A Great Tip on Recovering Equipment Costs

Trying to estimate and recover equipment costs as direct job costs can become complex and time-consuming, which is why financials expert Frank Ross says some contractors don’t even need to bother.

Photo of a landscape maintenance contractor's fleet of riding mowers in storage.
Photo of a landscape maintenance contractor's fleet of riding mowers in storage.

I had the privilege of moderating a tele-conference with financials expert Frank Ross on February 12. The call was part of a “Stump Frank” question-and-answer session with contractors from all over the country, many of whom are engaged in Frank’s A Better Way 2 Learn Financials training program.

Several good questions were asked, to which Frank offered seemingly endless layers of insight and analysis.

One concept that really stood out to me was during a discussion of how to recover equipment costs in your estimating and financial systems. Some of the more hard-core contractors actually establish hourly rates for each major piece of equipment their crews operate. This is a great way to go, but can be rather complex and time-consuming. But it is the most precise way to ensure that you are charging what you should, per hour, for use of your equipment.

However, you have to really be spot on with your hourly equipment rates. If you’re off, you could fail to recover all of the necessary costs for your equipment—ultimately hurting your bottom line, not to mention your ability to manage and update your equipment fleet down the road.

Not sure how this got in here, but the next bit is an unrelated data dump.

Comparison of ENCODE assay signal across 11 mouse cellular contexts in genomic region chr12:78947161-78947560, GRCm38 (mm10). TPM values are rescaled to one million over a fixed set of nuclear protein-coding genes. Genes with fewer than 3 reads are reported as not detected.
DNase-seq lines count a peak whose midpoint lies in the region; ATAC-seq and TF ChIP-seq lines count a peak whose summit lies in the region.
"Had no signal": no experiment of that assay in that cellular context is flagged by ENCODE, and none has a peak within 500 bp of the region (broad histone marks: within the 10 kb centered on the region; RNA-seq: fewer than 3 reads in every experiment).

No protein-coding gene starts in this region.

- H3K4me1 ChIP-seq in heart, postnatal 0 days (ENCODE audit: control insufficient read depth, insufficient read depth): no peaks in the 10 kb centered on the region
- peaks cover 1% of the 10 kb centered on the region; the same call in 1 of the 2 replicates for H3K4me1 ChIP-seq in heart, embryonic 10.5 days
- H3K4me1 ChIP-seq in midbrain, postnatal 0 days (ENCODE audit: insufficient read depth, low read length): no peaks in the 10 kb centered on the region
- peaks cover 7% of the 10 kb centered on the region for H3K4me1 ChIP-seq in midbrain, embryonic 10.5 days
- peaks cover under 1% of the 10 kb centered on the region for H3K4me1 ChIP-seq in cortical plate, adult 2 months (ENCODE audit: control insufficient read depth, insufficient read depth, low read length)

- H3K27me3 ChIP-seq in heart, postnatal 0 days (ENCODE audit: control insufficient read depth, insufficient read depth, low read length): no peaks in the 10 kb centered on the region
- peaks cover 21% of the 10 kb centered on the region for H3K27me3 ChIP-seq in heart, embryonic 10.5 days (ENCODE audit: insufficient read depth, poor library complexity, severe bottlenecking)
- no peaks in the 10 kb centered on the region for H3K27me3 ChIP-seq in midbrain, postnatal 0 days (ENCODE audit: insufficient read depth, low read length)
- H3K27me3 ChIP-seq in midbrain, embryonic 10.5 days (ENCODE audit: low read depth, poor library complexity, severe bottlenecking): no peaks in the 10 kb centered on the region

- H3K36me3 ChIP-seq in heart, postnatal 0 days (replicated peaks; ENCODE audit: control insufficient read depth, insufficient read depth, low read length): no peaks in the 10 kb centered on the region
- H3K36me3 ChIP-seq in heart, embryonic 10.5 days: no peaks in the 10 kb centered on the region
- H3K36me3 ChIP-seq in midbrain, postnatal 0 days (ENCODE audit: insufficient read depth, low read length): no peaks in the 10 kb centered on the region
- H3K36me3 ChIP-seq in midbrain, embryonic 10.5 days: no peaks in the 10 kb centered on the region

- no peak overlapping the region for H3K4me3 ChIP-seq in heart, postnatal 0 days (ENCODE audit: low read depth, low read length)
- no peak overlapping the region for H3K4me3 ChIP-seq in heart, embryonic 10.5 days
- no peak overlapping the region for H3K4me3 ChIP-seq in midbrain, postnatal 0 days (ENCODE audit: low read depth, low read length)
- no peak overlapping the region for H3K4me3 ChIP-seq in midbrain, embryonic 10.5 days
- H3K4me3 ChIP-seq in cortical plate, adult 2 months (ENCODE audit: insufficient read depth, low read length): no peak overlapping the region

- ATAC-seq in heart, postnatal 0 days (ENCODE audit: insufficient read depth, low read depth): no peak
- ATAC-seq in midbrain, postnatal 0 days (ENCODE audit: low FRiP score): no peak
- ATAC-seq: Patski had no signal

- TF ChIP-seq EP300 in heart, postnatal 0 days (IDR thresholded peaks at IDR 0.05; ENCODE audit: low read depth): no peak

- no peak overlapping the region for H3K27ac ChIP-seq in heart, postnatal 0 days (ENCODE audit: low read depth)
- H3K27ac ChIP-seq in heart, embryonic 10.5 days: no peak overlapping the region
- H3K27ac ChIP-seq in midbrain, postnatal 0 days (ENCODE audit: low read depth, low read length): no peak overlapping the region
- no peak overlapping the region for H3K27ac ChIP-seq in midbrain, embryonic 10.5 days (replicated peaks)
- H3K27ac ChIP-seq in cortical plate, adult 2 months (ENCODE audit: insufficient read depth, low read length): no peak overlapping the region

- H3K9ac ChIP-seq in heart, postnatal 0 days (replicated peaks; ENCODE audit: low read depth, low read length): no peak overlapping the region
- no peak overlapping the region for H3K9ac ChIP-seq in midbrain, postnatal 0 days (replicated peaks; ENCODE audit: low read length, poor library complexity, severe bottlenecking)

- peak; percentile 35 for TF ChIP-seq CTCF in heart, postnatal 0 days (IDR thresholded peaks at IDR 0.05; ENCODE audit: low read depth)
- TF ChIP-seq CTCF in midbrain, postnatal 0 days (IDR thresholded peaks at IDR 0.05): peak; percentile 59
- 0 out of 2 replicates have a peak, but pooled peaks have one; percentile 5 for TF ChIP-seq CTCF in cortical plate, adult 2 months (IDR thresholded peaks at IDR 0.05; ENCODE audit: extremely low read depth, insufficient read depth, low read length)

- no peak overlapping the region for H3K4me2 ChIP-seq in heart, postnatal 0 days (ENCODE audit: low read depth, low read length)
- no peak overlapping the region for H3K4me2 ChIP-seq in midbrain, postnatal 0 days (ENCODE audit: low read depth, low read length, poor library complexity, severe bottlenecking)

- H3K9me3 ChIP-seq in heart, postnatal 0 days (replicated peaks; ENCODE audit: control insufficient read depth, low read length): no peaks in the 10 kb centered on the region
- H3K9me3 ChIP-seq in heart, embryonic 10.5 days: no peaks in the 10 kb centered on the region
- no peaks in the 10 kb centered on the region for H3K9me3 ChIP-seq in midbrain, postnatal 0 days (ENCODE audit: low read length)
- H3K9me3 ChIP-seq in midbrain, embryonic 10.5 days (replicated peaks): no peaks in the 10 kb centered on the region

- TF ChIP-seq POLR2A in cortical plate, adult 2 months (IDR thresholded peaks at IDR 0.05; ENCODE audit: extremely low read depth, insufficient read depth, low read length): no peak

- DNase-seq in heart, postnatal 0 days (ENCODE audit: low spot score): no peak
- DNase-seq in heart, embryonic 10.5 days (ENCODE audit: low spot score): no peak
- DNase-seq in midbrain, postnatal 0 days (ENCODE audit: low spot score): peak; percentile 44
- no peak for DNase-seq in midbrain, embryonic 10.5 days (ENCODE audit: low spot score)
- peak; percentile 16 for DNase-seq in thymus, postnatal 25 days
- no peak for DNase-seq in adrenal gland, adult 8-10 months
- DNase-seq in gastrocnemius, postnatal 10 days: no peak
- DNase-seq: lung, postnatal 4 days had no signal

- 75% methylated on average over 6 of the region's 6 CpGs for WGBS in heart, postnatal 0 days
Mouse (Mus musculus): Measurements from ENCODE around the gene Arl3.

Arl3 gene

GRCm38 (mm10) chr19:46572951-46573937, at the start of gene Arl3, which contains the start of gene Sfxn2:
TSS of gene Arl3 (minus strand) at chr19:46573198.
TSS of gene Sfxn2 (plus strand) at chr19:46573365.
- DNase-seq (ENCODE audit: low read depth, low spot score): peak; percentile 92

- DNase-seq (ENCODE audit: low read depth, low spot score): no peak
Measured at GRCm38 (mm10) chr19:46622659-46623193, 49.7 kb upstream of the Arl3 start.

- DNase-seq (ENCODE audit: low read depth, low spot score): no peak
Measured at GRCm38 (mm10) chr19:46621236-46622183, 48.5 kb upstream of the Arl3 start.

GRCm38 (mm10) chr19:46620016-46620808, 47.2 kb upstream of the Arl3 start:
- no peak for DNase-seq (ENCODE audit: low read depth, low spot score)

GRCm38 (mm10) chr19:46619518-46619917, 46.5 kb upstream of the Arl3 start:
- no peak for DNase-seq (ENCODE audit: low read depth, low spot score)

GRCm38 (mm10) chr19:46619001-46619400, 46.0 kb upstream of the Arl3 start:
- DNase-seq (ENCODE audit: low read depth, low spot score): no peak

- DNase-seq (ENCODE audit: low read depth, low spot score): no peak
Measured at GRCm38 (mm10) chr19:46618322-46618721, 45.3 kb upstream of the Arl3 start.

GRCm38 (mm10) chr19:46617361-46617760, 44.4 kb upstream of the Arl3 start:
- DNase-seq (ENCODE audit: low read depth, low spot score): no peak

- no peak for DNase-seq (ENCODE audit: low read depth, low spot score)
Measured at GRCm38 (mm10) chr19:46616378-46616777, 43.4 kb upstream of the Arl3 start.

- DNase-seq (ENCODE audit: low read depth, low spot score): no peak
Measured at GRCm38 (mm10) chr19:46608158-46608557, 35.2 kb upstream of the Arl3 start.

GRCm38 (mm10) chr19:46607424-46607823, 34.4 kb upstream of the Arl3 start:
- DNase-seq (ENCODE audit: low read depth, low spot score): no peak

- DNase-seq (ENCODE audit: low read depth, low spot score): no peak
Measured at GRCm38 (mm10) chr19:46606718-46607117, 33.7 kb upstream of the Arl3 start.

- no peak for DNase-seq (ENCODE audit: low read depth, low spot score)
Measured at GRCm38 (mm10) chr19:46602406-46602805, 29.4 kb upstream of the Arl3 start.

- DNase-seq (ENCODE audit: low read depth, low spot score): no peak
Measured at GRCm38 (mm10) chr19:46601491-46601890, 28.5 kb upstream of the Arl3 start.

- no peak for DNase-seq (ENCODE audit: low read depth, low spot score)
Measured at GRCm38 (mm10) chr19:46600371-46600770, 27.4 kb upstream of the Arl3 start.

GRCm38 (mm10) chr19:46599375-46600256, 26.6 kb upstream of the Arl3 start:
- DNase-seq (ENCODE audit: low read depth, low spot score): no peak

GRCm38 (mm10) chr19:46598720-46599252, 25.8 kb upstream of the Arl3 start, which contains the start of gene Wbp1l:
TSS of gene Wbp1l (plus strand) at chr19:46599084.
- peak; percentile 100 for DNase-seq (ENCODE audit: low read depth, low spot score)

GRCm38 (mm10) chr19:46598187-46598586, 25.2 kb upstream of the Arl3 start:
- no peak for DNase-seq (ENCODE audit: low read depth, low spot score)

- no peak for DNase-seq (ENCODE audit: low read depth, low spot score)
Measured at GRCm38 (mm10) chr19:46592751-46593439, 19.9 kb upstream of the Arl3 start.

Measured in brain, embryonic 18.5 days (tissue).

What factors into the “total cost” of a piece of equipment?

  • Ownership (what you paid for it)
  • Replacement value
  • Major repairs
  • Preventive maintenance
  • Fuel
  • Insurance
  • Shop overhead

You’ll want to roll all of these up in order to identify the lifetime cost of a piece of equipment. Then you figure out how many hours you’ll be able to get out of this piece of equipment over the duration of its life. Do some simple division and, voila, you have your hourly rate.

As you can see, this can become complex and time-consuming. That’s why Frank Ross offers the following piece of advice: Unless your total equipment costs exceed 20% of your sales, it probably makes more sense to recover equipment costs simply as part of overhead. The payback of tracking equipment utilization at the job level will not be that great. In fact, trying to do so could actually become more of a cost to your company than anything else.

You can check out the official A Better Way 2 Learn Financials blog here: http://www.abetterway2learn.com/blog/